When it comes to suspension technology, there’s no question that leaf springs are the best. With the use of several metal strips combined together to absorb shock and equalize weight distribution of a vehicle, leaf springs are much better in dealing with heavy cargo than coil-type suspension.
But just like any car component, it will wear over time. So in order to ensure that leaf springs stay in tip-top shape, consider the following tips on how to maintain them. By the end of this article, you’ll be equipped with the knowledge you require when visiting a leaf spring store in the Philippines.
Over the course of your travels, driving your vehicle through potholes, humps, or any kind of bump that can shift’s your vehicle’s weight, will be handled by your leaf springs. The stress causes the suspension to droop or “sag”, making it lose its ability to properly absorb shock.
Experts from Suspension Specialists, Inc. maintain that pre-setting leaf springs with a “bulldozer” will bring it back to its original shape. Doing this makes the device useable for another 16,000 km (1,000 miles).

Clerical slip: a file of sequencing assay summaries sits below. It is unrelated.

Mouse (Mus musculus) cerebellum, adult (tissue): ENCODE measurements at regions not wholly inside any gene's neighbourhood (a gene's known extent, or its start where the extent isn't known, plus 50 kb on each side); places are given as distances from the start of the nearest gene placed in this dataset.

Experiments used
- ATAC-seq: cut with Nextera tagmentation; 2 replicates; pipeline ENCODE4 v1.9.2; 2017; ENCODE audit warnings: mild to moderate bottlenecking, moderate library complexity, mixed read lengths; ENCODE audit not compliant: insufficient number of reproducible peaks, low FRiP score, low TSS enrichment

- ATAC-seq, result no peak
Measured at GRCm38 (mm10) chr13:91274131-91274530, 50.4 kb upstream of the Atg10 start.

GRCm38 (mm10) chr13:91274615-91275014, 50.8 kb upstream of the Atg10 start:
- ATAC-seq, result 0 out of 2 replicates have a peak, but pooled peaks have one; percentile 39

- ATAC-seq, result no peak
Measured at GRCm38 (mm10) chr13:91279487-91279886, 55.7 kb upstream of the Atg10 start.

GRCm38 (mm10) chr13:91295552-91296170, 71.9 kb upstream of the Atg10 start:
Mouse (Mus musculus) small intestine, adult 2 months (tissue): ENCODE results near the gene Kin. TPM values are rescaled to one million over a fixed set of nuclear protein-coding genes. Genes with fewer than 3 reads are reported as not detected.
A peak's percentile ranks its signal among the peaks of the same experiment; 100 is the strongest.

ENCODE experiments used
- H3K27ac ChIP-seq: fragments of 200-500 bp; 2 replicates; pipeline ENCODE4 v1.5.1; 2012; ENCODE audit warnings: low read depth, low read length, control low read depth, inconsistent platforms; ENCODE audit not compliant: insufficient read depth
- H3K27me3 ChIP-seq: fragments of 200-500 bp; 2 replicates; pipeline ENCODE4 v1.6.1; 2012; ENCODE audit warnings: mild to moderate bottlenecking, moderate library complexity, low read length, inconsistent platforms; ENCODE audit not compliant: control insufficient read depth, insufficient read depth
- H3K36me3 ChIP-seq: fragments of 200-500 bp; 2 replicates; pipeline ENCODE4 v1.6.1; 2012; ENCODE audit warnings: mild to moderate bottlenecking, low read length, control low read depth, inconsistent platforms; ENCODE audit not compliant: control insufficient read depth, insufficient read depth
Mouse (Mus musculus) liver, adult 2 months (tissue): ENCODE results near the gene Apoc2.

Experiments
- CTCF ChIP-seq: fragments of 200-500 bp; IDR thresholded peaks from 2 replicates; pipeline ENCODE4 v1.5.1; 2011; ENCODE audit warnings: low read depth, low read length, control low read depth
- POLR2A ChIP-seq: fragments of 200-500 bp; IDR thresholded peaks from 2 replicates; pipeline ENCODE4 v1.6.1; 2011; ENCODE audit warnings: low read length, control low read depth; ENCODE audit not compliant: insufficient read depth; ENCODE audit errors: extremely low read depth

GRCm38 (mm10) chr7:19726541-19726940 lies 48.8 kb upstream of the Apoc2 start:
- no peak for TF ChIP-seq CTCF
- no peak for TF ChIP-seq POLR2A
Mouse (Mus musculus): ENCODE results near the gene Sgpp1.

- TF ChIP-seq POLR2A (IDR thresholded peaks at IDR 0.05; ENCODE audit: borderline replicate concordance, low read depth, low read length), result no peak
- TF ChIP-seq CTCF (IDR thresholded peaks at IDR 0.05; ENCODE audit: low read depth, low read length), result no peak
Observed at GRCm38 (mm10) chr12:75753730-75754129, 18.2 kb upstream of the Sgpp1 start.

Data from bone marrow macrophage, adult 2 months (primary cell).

Interestingly enough, this method is done before installation to test for defects and evaluate if the leaf spring is in good working condition.
The u-bolt, which is located at the center of the leaf spring, is used to hold all the metal strips together in the middle. Re-tightening it prevents further sagging, allowing the device to absorb shock properly.
Suspension Specialists, Inc. experts recommend that drivers have their u-bolts tightened every 800 km (500 miles), 1600 km (1000 miles) and at regular intervals based on the driver’s judgment.
In some cases, the entire leaf spring doesn’t have to be replaced – only the individual leaves. If you find a strip out of place, it can be re-bent with a hydraulic press. You might want to take your leaf springs to an auto shop and have a mechanic work on that, as it takes a skilled person to bend the individual metal sheets to the right curvature.
If the leaves are hopelessly straight, rusty, or old, then consider getting new leaves from a metal bar. Again, this might need the expertise of an experienced auto mechanic, so bring this case to your nearest car repair shop.
Grease or oil the entire leaf spring. When a vehicle goes over a hump, bump, or pothole, the leaf spring moves upwards, taking the stress for the entire car. If unlubricated or rusty, every component that braces for impact will make a crunching noise. The abrasive absorption affects the suspension of the entire vehicle, contributing to very uncomfortable ride.
Lubricating the leaf spring eliminates that. It might mean taking apart the entire device to get the job done, but if it means a much smoother ride in the end, then the hard work is well worth it.